The Argentine oil company YPF decided this Wednesday to charge a higher price to load fuel in vehicles with foreign license plates, at a time when the lack of this product is becoming more acute in the South American country.
Company sources confirmed to Efe that light cars and heavy transport vehicles with a foreign patent (plate) will only be able to load Infinia Diesel – YPF’s highest quality diesel – at a price per liter of 240 pesos (1.89 dollars). , at the official exchange rate).
The measure has already begun to be applied in the province of Mendoza (west, bordering Chile) and in those of the Litoral region (northeast, bordering Uruguay, Brazil and Paraguay).
“This measure seeks to limit the unusually high demand associated with border and logistics consumption, where growth exceeds 30% in some parts of the country,” said the sources consulted.
A month ago, the official value of Infinia Diesel had risen to 145.90 pesos ($1.15) per liter throughout the country.
With everything, since the worsening of the shortage of diesel -as diesel is called in Argentina-, in recent weeks higher and very different prices have been verified for this fuel in various parts of the country.
According to data from the Argentine Federation of Cargo Transport Business Entities, 19 of the 24 districts into which the country is divided suffer from diesel supply problems, a fuel widely used for agricultural machinery, trucks and passenger buses. among others.
The “supply map” created by the business entity shows that, except for the hydrocarbon-producing provinces in the south of the country, the rest of the districts have difficulties in accessing fuel.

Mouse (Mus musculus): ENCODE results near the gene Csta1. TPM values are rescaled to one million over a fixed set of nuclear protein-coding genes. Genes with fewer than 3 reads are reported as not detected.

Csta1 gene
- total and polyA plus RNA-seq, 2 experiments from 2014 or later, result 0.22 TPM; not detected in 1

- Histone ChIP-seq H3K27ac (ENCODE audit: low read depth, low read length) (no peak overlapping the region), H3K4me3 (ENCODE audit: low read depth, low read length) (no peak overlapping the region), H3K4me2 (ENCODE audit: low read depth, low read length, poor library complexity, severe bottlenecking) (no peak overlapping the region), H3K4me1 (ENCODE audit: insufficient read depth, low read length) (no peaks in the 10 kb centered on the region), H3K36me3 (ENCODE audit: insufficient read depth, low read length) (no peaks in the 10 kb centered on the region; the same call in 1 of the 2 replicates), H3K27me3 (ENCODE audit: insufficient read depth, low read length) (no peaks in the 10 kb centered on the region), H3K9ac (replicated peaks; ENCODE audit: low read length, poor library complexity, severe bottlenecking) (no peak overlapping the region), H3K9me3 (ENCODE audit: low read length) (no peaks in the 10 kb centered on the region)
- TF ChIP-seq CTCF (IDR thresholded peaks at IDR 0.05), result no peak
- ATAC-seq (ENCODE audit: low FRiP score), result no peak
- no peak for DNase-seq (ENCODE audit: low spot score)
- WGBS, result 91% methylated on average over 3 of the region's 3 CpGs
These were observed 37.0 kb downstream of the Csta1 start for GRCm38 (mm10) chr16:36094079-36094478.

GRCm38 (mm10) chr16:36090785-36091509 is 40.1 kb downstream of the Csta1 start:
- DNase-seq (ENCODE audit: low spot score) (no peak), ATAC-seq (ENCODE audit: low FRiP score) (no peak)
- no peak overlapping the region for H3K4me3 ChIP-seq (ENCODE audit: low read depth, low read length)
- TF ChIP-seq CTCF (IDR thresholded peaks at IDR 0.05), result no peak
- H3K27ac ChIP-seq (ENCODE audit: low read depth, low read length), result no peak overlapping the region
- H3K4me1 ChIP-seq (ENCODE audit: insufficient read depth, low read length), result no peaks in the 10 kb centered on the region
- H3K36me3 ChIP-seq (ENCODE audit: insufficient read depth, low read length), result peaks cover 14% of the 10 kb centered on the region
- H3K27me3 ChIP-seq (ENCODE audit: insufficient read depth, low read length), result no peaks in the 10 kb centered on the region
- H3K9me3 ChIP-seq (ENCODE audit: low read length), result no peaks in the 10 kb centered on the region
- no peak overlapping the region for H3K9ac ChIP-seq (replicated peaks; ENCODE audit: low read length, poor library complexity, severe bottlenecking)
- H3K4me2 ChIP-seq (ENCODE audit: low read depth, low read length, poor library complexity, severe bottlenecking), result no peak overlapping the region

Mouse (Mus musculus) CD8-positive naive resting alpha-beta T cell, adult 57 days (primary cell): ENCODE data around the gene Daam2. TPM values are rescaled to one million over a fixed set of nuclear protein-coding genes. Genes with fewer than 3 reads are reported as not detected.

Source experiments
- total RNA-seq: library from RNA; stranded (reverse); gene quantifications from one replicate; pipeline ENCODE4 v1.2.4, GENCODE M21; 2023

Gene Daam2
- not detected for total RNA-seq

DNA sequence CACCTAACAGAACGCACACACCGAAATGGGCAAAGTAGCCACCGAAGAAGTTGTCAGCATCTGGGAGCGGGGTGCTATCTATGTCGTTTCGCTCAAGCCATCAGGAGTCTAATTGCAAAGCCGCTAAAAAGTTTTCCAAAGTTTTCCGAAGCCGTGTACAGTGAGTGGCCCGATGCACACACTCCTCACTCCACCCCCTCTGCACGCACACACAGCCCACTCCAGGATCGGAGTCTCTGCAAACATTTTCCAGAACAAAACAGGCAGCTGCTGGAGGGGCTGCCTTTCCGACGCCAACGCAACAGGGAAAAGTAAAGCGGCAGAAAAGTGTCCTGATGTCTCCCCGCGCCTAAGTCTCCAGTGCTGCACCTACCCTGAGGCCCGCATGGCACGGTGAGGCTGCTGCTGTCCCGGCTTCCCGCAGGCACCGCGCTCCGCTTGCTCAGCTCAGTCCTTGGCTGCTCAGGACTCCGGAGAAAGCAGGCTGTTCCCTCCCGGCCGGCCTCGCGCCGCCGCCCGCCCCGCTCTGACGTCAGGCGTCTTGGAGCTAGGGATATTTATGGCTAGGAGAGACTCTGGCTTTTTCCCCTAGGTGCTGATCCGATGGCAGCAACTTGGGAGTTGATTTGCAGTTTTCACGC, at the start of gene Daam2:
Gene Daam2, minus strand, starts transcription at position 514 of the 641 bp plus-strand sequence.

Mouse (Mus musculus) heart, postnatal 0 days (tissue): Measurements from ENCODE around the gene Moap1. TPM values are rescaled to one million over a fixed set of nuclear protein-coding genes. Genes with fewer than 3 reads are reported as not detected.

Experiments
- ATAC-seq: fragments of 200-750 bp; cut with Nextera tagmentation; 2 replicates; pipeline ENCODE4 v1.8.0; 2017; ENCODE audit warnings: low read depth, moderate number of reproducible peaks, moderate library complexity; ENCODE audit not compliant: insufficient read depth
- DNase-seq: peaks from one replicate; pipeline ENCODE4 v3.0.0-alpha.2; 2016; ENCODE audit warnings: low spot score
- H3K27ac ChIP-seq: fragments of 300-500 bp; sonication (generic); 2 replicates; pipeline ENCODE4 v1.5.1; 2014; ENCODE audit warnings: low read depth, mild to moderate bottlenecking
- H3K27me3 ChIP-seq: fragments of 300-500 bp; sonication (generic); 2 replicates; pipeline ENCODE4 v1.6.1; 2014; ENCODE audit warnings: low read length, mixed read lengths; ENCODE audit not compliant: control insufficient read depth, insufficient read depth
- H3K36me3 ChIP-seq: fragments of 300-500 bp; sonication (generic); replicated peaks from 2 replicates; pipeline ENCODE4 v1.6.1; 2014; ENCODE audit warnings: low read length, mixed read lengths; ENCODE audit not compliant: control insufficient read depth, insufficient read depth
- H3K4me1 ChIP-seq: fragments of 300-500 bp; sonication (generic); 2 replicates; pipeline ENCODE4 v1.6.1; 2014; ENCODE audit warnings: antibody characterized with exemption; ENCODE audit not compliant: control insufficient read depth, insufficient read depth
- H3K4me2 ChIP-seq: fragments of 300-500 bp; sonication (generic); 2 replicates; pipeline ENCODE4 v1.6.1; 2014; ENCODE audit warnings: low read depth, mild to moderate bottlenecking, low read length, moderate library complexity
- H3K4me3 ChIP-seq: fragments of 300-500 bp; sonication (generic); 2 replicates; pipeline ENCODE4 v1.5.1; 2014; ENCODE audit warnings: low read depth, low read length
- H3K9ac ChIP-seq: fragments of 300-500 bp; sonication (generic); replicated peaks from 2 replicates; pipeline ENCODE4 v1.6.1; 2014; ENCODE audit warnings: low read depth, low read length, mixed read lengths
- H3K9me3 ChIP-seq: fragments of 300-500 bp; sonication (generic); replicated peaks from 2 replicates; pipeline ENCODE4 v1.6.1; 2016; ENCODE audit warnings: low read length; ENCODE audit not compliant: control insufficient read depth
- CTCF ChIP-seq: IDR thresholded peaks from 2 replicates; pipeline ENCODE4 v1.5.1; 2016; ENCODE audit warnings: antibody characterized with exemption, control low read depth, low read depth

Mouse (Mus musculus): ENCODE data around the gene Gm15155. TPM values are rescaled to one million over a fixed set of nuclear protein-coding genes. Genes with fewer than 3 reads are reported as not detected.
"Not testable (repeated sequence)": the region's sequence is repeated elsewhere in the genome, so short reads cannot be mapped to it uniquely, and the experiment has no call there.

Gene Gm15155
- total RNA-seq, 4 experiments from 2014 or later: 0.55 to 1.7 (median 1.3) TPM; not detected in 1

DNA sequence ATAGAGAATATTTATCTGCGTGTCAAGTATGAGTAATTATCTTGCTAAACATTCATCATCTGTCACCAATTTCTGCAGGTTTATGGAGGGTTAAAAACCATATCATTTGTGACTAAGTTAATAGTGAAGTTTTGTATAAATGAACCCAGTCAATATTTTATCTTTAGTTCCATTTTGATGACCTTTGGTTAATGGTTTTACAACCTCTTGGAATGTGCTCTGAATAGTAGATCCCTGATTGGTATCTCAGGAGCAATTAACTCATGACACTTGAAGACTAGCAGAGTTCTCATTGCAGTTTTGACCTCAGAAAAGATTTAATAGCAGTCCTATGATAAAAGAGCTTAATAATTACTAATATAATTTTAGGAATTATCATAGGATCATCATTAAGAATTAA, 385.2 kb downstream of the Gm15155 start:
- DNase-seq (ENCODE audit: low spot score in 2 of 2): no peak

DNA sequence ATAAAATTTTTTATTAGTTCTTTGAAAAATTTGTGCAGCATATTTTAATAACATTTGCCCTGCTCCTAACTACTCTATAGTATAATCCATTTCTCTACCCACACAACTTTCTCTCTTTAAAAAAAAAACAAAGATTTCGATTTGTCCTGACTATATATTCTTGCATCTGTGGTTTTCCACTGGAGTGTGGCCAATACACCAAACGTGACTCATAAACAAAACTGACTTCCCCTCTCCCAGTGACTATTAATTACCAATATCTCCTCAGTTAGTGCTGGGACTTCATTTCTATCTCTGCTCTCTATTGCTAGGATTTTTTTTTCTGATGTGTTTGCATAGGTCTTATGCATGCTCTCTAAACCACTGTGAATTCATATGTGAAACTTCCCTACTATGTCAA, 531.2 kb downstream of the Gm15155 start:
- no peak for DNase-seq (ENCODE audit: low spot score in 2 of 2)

The lack of diesel has been recorded for two months, when rural producers reported that they did not have enough fuel to harvest their crops and then transport them to storage sites and export ports.
But the shortage has worsened and spread throughout the central and northern regions of the country, generating severe problems in freight and passenger transport.
The months of grain harvest and shipment to the port are traditionally when demand for diesel rises in Argentina, which should normally increase imports of this fuel in this period.
But this time, the country faces a scenario of lack of foreign exchange and exceptionally high international energy prices.
In addition, the demand for diesel has grown in border areas by foreigners who, at the exchange rate, find fuel cheaper in Argentina than in neighboring countries.
In the midst of growing demands from farmers, industrialists and carriers, the government promised last week to increase diesel imports to normalize supply.